Northern New England telecom operator FairPoint Communications filed for Chapter 11 bankruptcy protection, promising to cut $1.7 billion in debt by converting much of it into equity, essentially giving its lenders ownership of the company.
The move comes “barely 18 months after becoming northern New England’s dominant telecommunications company, fulfilling critics’ predictions that the company wasn’t up to the task,” the Associated Press reported.
FairPoint also just invested $85 million in 368 miles of fiber into its core network across Maine, New Hampshire and Vermont. Ouch. I imagine they feel a little like I did after shelling out for a new radiator on my car, only to find there was a transmission leak a month later — but they’re probably much, much more irritated, huh?
The Charlotte, N.C.,-based carrier is best known for its operations in Maine, New Hampshire and Vermont, where it bought Verizon’s wire lines and Internet network for $2.3 billion in 2008. FairPoint sells wire line, broadband, data, Internet and TV in 18 states. The provider also just invested $85 million in 368 miles of fiber into its core network across Maine, New Hampshire and Vermont.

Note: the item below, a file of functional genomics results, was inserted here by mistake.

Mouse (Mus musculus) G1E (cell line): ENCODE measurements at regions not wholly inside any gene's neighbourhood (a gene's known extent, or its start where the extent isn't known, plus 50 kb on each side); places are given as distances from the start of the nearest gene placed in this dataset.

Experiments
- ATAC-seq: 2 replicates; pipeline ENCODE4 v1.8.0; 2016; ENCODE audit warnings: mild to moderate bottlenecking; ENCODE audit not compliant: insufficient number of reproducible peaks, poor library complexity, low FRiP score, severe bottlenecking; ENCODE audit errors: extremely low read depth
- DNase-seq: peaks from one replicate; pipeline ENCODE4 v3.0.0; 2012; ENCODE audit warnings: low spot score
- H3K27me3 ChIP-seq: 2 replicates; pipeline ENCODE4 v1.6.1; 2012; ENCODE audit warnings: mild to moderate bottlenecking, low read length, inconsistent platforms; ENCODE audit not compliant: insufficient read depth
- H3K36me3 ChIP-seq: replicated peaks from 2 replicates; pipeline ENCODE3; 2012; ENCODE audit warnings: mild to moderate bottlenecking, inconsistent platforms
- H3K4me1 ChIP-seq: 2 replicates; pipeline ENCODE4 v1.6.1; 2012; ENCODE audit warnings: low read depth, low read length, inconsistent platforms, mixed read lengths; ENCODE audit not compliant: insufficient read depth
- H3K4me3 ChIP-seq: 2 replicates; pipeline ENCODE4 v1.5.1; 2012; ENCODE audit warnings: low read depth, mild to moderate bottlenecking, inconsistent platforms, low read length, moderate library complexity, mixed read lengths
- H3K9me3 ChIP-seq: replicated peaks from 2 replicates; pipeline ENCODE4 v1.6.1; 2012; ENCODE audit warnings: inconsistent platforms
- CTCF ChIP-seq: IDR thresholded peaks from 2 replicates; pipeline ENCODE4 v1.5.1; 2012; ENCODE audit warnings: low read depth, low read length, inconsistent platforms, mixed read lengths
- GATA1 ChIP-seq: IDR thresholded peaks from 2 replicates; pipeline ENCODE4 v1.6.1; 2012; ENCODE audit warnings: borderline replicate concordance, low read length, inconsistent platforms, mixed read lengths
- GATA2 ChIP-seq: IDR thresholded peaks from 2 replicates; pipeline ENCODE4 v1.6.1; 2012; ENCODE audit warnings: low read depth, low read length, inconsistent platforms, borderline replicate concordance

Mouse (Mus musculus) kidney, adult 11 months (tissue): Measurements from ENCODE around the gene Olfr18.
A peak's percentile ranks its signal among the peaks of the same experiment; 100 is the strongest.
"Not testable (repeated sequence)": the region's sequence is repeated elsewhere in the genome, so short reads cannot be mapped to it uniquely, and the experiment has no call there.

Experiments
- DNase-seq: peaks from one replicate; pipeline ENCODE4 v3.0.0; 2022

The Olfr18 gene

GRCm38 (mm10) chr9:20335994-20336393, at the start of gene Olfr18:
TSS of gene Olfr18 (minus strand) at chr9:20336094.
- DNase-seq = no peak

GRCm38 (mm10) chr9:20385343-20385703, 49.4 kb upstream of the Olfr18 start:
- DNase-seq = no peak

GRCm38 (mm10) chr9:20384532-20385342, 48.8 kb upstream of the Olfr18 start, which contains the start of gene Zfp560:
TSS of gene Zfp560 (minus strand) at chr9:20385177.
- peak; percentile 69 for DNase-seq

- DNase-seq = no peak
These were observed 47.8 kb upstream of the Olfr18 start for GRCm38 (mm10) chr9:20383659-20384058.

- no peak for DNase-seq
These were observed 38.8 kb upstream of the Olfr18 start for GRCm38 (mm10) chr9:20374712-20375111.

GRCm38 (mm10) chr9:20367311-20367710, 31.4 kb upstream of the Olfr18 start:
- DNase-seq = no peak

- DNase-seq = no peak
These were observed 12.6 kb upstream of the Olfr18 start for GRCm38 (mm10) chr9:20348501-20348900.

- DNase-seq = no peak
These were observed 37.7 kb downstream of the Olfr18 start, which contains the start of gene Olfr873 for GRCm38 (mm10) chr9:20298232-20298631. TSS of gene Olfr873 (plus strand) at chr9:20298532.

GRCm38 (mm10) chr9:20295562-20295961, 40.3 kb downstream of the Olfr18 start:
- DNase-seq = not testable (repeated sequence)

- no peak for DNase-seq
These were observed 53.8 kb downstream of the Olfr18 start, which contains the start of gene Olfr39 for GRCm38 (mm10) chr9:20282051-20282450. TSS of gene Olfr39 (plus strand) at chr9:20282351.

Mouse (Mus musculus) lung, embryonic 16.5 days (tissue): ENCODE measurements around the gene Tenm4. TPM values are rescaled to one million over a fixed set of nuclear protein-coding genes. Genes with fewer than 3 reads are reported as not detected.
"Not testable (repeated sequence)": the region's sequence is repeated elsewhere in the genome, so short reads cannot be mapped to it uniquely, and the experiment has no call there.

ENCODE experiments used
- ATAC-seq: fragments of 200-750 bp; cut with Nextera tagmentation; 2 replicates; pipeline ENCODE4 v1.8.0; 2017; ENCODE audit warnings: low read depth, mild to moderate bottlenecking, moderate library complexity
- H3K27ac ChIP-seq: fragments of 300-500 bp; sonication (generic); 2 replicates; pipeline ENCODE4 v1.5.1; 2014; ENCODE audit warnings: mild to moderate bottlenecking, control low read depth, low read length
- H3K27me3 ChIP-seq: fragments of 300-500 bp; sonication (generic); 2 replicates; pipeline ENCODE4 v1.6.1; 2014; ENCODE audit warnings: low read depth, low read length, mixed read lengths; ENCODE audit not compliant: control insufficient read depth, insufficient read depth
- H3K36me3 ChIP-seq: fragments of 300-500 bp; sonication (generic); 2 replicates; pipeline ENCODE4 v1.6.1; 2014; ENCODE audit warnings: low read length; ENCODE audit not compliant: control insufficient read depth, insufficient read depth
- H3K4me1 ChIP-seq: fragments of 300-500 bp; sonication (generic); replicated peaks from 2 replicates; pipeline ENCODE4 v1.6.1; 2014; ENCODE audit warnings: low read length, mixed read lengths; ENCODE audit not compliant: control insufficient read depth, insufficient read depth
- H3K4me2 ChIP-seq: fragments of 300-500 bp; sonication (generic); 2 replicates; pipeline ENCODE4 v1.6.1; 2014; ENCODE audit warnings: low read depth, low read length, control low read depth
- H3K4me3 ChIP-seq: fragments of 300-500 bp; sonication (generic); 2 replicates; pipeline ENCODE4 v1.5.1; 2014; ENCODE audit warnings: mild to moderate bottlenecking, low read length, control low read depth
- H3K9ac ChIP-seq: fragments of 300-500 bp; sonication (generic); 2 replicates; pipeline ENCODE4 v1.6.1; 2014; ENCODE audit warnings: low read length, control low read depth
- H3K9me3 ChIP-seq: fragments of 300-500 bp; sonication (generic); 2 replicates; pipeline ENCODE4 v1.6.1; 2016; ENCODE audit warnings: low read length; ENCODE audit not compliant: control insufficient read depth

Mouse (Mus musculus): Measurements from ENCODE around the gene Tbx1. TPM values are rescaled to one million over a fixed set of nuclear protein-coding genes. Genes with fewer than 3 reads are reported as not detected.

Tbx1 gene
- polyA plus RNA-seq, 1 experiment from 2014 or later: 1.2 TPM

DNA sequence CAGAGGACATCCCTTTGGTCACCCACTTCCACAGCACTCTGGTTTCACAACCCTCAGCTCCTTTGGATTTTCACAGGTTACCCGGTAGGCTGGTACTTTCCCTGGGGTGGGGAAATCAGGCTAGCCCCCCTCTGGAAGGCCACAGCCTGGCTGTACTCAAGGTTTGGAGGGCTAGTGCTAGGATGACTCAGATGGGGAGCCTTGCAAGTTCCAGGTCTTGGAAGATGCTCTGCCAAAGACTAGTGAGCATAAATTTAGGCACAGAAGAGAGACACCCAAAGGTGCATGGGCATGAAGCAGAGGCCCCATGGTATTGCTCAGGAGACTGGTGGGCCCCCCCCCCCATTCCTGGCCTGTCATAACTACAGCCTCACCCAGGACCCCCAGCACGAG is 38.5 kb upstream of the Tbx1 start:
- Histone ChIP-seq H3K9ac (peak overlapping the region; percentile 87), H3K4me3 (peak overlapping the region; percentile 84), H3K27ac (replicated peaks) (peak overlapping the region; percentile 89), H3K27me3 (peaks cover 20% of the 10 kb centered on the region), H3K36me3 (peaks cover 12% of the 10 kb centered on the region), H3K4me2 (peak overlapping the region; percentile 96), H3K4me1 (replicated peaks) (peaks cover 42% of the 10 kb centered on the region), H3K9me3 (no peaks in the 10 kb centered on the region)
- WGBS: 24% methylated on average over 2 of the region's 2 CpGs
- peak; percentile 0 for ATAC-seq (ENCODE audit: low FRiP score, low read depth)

According to the AP, FairPoint has struggled “under a large debt and falling revenues, as well as customer-service, billing and other problems since switching over to its own computer systems in northern New England nine months ago.”
As expected, the company is promising the fallout won’t affect company operations or customer services. Uh-huh.
“The day-to-day operations of our business will not be impacted by today’s actions,” said FairPoint CEO David Hauser. “We want to assure our customers, employees and vendors that we remain committed to continuing to provide reliable, uninterrupted service to all of our customers. Today’s actions represent a critical and positive step in our efforts to reduce our indebtedness, strengthen our financial condition and position FairPoint to compete more effectively in a dynamic marketplace.”